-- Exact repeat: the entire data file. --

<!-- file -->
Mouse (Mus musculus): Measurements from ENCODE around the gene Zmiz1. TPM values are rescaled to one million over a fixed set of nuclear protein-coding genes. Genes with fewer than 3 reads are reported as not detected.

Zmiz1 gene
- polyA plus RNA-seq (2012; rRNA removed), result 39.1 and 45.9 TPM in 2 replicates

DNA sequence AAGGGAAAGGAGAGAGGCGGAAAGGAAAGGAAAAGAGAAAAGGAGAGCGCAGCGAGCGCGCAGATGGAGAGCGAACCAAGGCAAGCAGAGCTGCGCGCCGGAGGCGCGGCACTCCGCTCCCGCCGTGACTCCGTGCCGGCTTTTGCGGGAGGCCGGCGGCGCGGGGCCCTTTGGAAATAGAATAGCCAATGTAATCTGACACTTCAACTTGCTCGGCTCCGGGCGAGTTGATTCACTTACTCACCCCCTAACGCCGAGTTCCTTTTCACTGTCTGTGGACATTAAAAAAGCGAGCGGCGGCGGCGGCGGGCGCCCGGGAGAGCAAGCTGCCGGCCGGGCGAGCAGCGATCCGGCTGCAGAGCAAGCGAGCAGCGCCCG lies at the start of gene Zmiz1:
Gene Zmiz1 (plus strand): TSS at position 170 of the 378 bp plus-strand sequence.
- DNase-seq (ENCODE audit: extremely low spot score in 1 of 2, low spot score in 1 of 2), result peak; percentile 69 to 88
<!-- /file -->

Mouse (Mus musculus): Measurements from ENCODE around the gene Zmiz1. TPM values are rescaled to one million over a fixed set of nuclear protein-coding genes. Genes with fewer than 3 reads are reported as not detected.

Zmiz1 gene
- polyA plus RNA-seq (2012; rRNA removed), result 39.1 and 45.9 TPM in 2 replicates

DNA sequence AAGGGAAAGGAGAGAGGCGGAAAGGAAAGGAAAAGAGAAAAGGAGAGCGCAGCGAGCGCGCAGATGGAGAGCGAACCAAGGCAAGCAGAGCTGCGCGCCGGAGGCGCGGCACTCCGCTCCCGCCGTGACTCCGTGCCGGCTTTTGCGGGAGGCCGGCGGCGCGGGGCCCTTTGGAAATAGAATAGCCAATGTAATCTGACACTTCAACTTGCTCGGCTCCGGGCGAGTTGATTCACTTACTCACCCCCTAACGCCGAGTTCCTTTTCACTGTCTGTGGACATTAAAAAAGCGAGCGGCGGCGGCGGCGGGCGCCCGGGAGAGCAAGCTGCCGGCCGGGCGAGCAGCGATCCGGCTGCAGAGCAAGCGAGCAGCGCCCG lies at the start of gene Zmiz1:
Gene Zmiz1 (plus strand): TSS at position 170 of the 378 bp plus-strand sequence.
- DNase-seq (ENCODE audit: extremely low spot score in 1 of 2, low spot score in 1 of 2), result peak; percentile 69 to 88